Animation is a grueling process, even with an original manga to help guide you along the way. Crunchyroll have offered us a look at this reality with their new Dr. STONE behind-the-scenes documentary, launched last Friday via their YouTube channel, along with an insight into how passionate and talented the team over at TMS Entertainment truly are.
Crunchyroll’s Dr. STONE documentary was filmed on-site at the TMS Entertainment offices in Nakano, Tokyo, where they spoke to producer Shusuke Katagiri and director Shinya Iino about how they brought Riichiro Inagaki and Boichi’s original manga to life.
While it’s a shame that we didn’t get to speak with any of the animators or more minor staffers on the project, producer Katagiri and director Iino more than make up for it with how much insight they offered into the animation and adaptation process.
The documentary sees director Iino guide us through the process of storyboarding, where he explains how he both draws from the original manga but also adds his own directorial and artistic flourishes – such as the choice to focus on music and visuals instead of dialogue during the scene where the character of Suica puts on glasses for the first time.
Producer Katagiri, on the other hand, offers a more wide-ranging explanation of the different roles and processes in animation, yet also sees fit to deliver an in-depth breakdown of a particular animation cut from episode one that is honestly fascinating.
Overall, if this Crunchyroll Dr. STONE documentary highlights anything, it’s just how talented and passionate the team behind the project over at TMS Entertainment truly are. It’s this talent and passion that pushes them to produce a good adaptation not by following the original manga one-to-one, but by understanding the core appeal of the manga and making small changes here and there to that both fit in with the original and make the series work better in animated form.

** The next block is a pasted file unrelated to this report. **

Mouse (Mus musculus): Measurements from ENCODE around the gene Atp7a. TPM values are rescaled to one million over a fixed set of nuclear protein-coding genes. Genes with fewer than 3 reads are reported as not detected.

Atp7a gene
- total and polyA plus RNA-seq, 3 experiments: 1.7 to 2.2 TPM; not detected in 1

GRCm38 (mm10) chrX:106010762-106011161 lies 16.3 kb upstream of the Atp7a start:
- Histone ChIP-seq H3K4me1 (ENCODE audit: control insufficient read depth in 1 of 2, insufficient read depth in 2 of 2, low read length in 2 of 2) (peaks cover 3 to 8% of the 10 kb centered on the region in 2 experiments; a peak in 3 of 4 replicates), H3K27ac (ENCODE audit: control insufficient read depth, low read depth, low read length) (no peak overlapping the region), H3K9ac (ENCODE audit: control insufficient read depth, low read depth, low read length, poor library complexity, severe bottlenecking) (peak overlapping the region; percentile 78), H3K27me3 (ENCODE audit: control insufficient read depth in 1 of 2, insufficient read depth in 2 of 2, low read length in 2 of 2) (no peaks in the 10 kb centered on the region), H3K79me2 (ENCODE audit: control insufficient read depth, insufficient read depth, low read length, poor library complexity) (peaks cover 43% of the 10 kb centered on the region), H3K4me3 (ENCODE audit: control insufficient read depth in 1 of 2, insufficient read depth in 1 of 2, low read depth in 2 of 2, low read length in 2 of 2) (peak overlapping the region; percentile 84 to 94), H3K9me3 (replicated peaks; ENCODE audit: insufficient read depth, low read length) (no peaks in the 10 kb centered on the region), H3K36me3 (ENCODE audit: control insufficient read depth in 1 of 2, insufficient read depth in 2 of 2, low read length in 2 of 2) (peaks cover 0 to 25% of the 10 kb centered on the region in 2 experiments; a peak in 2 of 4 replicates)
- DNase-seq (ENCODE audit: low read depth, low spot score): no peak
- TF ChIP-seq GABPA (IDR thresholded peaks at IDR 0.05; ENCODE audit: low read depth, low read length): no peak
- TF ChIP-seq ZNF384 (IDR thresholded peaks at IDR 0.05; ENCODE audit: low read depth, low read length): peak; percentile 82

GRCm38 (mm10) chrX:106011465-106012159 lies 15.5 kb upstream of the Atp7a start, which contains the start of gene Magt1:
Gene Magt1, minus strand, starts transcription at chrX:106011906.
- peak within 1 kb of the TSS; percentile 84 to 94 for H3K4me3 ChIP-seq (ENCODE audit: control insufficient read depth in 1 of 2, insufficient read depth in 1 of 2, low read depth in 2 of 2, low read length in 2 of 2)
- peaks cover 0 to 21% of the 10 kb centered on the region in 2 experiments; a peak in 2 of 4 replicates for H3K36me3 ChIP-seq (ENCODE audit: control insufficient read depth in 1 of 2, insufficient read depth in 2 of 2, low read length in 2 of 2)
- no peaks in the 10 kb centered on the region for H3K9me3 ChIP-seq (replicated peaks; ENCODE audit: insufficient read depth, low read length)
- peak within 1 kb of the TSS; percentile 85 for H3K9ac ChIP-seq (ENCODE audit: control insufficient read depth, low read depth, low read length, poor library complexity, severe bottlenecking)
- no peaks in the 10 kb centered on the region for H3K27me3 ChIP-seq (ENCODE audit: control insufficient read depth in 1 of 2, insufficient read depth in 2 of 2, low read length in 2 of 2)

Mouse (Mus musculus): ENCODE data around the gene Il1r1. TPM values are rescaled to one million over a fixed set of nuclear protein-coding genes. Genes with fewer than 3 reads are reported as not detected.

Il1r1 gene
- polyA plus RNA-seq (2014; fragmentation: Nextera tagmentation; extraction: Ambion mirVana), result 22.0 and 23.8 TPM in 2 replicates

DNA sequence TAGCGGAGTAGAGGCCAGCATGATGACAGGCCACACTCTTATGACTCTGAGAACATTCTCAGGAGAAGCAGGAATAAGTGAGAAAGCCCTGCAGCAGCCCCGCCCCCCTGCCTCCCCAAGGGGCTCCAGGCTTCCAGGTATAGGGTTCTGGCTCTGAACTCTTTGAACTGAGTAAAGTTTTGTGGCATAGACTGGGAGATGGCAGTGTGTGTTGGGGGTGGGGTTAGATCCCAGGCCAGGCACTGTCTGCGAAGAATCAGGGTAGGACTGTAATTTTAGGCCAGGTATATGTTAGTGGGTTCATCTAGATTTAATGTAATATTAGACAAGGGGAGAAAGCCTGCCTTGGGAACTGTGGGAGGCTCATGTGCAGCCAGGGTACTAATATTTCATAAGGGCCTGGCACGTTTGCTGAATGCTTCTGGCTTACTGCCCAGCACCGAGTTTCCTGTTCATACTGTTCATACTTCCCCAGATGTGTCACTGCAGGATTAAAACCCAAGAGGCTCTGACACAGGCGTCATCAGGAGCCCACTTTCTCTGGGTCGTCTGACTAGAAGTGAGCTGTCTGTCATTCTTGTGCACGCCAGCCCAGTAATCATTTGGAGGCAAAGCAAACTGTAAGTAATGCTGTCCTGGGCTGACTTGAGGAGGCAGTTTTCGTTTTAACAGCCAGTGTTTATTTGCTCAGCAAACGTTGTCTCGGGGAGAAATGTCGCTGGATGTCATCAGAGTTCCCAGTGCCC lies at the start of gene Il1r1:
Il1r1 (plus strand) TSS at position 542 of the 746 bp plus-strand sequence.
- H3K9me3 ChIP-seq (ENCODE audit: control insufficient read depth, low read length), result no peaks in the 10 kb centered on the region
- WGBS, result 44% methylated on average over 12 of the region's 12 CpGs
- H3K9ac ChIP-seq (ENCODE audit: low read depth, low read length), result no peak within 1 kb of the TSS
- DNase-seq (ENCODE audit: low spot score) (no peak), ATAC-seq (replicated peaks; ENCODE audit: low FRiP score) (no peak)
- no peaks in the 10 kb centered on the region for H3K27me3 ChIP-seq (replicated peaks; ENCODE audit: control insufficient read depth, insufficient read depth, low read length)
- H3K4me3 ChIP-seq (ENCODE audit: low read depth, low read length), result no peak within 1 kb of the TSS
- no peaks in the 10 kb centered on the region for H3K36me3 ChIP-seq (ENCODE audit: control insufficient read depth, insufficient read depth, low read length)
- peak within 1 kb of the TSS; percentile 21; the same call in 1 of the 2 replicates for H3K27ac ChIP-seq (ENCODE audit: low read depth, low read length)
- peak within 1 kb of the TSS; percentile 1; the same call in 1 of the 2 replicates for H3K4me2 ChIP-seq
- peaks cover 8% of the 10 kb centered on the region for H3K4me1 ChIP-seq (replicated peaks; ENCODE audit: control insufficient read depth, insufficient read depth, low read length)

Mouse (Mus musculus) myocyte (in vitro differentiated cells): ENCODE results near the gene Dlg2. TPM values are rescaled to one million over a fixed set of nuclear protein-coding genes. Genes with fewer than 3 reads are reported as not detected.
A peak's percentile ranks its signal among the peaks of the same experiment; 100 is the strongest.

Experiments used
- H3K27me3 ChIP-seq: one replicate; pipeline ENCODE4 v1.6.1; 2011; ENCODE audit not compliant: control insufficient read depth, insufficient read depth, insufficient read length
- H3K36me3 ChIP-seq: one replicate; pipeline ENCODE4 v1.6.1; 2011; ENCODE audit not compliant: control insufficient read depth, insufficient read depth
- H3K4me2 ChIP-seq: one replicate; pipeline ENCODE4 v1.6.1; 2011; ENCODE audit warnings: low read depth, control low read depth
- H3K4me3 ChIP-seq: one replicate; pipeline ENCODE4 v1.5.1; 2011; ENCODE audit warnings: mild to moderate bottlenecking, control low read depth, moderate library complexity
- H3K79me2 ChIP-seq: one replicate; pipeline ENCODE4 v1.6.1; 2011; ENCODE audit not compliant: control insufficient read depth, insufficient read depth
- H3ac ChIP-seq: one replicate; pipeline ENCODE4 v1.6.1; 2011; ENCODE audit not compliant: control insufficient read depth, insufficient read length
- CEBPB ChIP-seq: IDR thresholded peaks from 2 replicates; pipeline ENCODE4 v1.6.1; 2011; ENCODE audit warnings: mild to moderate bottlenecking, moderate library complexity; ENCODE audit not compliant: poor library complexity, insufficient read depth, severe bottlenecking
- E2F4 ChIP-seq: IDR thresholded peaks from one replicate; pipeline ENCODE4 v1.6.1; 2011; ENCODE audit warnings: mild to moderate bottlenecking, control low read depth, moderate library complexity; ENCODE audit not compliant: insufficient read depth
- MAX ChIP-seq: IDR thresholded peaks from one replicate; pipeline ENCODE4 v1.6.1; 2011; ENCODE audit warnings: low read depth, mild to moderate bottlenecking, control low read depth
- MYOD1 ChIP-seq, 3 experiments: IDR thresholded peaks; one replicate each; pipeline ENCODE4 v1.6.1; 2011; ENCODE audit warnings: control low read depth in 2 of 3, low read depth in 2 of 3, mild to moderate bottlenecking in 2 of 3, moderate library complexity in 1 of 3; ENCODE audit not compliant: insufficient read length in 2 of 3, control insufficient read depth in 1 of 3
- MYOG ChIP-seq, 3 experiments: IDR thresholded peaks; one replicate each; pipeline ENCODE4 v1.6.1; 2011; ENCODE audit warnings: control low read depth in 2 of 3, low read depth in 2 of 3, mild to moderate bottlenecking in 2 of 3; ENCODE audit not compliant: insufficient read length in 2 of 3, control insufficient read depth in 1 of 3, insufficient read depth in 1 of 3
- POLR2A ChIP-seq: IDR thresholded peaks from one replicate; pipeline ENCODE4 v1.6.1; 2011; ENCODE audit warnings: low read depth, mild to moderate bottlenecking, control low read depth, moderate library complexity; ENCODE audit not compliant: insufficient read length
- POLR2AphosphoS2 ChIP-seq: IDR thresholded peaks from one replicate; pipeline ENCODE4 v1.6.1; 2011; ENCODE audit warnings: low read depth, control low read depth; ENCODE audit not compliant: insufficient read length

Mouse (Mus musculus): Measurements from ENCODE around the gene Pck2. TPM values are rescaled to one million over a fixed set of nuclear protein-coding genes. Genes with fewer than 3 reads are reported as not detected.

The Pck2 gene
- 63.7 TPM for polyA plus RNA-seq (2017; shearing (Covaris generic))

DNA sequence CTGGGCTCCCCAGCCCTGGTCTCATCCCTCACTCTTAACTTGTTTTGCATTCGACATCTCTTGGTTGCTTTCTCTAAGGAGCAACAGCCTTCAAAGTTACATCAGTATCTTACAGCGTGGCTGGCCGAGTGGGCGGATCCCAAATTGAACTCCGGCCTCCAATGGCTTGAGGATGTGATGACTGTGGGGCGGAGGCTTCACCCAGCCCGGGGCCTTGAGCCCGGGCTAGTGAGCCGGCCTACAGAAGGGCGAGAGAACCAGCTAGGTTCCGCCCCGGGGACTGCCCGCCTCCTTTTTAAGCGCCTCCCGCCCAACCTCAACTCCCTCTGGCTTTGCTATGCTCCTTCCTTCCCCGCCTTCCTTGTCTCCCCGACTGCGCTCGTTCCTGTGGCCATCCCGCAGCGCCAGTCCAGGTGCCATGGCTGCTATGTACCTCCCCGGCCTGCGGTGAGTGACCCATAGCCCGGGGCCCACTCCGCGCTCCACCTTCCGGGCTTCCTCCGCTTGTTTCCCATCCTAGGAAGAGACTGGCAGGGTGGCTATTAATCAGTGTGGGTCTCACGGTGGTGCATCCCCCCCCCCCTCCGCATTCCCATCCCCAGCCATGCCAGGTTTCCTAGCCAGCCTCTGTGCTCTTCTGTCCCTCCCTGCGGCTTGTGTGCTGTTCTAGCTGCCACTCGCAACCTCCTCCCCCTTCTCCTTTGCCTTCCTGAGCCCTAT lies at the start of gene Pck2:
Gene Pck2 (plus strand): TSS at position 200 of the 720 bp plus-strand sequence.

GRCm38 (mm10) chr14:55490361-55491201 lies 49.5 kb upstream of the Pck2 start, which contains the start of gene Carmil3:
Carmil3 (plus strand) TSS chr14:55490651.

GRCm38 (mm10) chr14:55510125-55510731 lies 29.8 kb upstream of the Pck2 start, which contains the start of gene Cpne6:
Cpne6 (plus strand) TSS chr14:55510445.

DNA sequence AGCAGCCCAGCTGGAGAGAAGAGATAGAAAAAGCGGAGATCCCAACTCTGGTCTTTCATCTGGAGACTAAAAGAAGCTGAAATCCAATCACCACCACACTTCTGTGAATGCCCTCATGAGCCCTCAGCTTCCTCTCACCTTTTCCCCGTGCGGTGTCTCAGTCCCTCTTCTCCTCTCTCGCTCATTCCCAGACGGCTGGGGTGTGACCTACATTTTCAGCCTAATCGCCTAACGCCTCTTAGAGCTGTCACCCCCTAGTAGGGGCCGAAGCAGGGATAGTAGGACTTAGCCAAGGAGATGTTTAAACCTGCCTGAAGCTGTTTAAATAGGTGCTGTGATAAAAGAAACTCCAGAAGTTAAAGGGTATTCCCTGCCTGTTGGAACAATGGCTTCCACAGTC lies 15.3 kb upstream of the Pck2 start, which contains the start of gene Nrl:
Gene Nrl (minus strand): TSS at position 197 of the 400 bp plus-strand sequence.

One particular change that stood out to me was how the team decided to change some aspects of the character designs from artist Boichi’s original designs. As producer Katagiri explained, the characters’ outfits tend to be quite muted in color due to the material used. That’s fine in black and white, but in the full-color environment of animation, it becomes harder to distinguish characters from one another. That’s why the team decided to give Yuzuriha a pink scarf for the anime – a change which I, an avid fan of the original manga, had never noticed until now.
That just goes to show how effective these changes, among others, are. Once more, that’s only possible due to the talent and passion of the team over at TMS Entertainment, as well as admiration and respect for the original work – evident by the faded and well-thumbed copies of the Dr. STONE collected volumes glimpsed in the documentary.
Major credit should go to producer Katagiri for assembling such an excellent team for this adaptation, who intentionally decided to use fresh young talent such as director Iino, as well as assistant director Kentaro Kawajiri, for the project.
Crunchyroll should also be recognized for their initiative in traveling over to Nakano and putting this documentary together, reception to which has been overwhelmingly positive. That’s certainly one better than Netflix’s disastrous ‘Enter the Anime,’ that’s for sure.
Such positive feedback will hopefully spur Crunchyroll on to make more documentaries such as this in the future. Not only will it facilitate a better understanding of the industry in the west, but also go a long way towards the company’s goal of better connecting fans with the things that they love.
You can check out Crunchyroll’s Dr. STONE documentary on their YouTube channel.